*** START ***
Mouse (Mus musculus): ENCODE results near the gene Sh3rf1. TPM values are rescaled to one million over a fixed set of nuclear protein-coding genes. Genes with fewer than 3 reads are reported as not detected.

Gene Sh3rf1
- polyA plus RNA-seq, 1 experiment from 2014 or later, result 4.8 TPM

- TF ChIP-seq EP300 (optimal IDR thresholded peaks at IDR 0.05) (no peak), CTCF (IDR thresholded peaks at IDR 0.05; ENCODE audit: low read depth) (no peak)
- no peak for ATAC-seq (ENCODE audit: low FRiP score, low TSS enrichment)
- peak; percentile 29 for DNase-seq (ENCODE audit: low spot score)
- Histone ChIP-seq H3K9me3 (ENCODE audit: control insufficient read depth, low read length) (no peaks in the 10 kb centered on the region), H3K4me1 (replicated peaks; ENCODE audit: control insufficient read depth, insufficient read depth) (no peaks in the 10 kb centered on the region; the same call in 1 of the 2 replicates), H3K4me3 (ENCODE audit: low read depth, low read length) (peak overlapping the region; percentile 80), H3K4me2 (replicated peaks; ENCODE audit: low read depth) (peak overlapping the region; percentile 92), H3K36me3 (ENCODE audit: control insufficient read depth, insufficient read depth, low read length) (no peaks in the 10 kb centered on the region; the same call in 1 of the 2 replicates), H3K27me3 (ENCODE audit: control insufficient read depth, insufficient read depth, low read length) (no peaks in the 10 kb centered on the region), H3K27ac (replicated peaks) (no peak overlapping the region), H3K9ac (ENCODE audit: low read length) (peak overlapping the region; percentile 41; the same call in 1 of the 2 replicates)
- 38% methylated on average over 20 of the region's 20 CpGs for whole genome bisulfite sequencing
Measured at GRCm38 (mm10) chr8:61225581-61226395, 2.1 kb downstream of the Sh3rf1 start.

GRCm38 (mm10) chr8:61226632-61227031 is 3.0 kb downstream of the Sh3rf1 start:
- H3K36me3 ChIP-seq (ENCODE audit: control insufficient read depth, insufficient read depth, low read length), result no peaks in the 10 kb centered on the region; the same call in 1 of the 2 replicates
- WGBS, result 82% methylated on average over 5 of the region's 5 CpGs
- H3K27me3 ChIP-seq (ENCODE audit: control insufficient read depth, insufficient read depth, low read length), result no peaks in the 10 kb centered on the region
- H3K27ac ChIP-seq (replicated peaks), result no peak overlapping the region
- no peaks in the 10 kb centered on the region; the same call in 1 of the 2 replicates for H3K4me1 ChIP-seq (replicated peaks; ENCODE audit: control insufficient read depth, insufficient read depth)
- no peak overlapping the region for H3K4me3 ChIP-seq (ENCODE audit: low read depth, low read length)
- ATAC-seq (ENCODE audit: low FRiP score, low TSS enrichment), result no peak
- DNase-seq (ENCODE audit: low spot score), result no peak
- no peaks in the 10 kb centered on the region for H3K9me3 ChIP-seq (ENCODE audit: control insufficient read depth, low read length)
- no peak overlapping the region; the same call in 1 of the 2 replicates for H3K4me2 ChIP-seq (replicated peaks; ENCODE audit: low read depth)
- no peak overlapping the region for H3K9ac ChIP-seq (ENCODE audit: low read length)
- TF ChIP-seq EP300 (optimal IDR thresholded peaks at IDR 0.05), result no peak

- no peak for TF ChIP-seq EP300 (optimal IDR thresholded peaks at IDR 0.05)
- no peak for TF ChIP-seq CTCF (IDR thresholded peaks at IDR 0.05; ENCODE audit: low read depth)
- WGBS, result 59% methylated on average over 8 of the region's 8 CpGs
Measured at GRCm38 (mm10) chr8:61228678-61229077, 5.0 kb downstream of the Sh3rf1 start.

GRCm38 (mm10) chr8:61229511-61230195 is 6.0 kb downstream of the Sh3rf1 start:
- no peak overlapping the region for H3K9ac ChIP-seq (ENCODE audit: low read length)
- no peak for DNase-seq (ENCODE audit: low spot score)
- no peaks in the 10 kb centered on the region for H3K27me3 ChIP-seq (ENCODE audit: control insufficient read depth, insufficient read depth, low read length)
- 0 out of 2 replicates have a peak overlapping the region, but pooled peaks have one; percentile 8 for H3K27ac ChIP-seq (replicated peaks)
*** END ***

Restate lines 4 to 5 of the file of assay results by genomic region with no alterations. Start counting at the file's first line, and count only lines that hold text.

- TF ChIP-seq EP300 (optimal IDR thresholded peaks at IDR 0.05) (no peak), CTCF (IDR thresholded peaks at IDR 0.05; ENCODE audit: low read depth) (no peak)
- no peak for ATAC-seq (ENCODE audit: low FRiP score, low TSS enrichment)